Refueling the Highway Trust Fund

With less than 15 legislative days until Congress embarks on a month-long recess, the House and Senate separately took initial steps last week toward replenishing the Highway Trust Fund before it runs out of money on August 1. While there is bipartisan support for the Fund itself, the process of replenishing it has grown increasingly controversial in recent years.

Established in 1956, the Highway Trust Fund finances the Interstate Highway System. Its primary source of funding, stemming from 18.4 cents per gallon gas tax, is not indexed for inflation; producing declining revenue over the years as vehicle fuel efficiencies have increased and fewer drivers are on the road.

Less dedicated money coming in, means Congress must get creative to bridge the gap. Often times, Members suggest radical ideas, such as targeting specific industries for tax increases or using other money in the budget.

Politically driven stunts of this nature do not advance the debate and actually distract from the problem at hand. Fortunately, this year’s debate appears focused on better approaches.

One proposed fix – both long and short term – is biting the political bullet and increasing the gas tax for both unleaded and diesel fuel by six cents, and tying future increases in the gas tax to inflation. This concept, proposed by Senators Chris Murphy and Bob Corker, would take great strides to stabilize the fund, and provide long-term funding solutions. Increasing the gas tax in an election year – or any year – is never easy business, and current Congressional action on both sides of the Hill reflects this fact.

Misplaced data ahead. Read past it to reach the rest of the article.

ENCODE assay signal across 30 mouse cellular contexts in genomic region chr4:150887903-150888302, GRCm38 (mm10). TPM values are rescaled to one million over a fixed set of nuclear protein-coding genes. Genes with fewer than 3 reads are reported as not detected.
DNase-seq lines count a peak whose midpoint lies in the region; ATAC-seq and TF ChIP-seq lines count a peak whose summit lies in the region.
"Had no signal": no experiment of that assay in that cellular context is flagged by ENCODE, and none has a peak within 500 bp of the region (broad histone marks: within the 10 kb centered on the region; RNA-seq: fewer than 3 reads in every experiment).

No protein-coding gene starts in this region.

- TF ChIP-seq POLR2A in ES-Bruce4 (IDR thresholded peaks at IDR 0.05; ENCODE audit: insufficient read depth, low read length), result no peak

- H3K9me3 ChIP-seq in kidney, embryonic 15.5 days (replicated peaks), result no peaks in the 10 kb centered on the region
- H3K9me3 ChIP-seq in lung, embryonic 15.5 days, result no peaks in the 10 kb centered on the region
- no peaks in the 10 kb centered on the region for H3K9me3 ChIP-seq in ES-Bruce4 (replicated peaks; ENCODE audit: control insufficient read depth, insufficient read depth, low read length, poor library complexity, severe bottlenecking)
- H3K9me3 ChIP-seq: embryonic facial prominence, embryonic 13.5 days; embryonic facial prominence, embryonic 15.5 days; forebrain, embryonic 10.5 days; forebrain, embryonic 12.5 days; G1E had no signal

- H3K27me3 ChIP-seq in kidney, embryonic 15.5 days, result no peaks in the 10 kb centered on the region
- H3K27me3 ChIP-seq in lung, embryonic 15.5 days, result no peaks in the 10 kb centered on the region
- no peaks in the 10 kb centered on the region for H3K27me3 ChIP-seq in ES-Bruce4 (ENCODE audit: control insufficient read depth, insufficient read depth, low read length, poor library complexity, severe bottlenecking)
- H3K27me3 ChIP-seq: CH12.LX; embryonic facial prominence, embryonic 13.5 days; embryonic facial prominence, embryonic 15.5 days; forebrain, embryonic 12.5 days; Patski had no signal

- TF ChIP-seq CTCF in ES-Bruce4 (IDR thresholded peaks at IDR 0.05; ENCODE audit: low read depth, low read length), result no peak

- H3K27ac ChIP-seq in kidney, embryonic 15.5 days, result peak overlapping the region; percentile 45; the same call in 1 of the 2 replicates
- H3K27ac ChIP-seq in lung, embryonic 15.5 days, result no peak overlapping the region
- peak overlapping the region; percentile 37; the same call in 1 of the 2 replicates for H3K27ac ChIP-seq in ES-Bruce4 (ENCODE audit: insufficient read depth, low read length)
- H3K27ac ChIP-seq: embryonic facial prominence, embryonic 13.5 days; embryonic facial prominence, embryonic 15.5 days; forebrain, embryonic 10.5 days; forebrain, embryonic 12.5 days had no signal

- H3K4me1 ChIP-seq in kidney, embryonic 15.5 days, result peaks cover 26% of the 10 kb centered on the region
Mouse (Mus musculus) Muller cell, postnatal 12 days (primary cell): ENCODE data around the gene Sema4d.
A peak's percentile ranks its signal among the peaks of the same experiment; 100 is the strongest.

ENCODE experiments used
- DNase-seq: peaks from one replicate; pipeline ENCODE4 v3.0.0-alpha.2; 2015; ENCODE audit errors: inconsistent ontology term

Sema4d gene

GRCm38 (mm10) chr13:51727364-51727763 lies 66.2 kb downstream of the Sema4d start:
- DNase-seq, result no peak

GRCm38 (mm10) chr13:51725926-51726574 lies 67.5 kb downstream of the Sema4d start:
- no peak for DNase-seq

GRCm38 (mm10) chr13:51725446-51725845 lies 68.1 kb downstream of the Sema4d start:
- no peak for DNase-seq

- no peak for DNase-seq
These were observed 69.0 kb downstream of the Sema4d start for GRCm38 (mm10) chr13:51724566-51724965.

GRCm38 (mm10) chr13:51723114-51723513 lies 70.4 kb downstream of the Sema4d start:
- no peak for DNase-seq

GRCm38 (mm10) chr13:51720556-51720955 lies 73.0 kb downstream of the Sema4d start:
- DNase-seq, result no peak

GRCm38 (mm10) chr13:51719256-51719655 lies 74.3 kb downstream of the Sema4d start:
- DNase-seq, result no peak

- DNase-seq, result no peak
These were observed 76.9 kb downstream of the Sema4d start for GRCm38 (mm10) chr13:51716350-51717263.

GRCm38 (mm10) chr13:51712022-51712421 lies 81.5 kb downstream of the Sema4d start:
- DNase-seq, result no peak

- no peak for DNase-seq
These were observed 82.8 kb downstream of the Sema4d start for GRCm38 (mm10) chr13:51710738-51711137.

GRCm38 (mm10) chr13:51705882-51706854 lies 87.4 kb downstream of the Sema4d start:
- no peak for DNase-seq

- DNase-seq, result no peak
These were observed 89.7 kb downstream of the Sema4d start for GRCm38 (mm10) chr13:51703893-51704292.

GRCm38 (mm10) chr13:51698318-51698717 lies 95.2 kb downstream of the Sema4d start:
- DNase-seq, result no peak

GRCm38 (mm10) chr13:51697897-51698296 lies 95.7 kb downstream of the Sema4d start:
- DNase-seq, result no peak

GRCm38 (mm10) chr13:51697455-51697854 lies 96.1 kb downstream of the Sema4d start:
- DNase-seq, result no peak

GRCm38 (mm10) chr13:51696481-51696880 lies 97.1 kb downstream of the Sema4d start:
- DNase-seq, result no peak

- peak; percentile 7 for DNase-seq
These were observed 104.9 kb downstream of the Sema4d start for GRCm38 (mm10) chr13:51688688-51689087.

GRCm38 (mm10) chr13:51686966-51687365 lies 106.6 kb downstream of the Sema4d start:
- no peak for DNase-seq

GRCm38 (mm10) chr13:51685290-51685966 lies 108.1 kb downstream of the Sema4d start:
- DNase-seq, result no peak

It is not likely either the bipartisan plans of the House Ways and Means Committee and Senate Finance Committees will be the final solution – it, however, has started the process. While questions of duration will likely make this bicameral process a major challenge – the assumption is, regardless of the political posturing which will take place, some short term revenue solution will be agreed upon prior to the pending shortfall in funds.

In a city where it is difficult to find bipartisan solutions, no one in the Capitol wants the Fund to be empty, which would halt hundreds of projects around the nation and force 700,000 workers out of their jobs. It would be wise to spend time in the upcoming months creating a long-term independent funding source to avoid these last minute fixes in the future.

In the present, prior to the election, the best we can hope for may be a smooth and uneventful compromise aimed at providing a short term solution to the coming revenue shortfall – a process which avoids partisan sniping and campaign talking points. Even after the short term need is addressed, it is vital lawmakers make the most of the time they buy themselves, engaging in real debate of how to fix the problem on a long term basis.

Our infrastructure is simply too important to let this issue fall off the top of the legislative agenda.

See the original article at Forbes.

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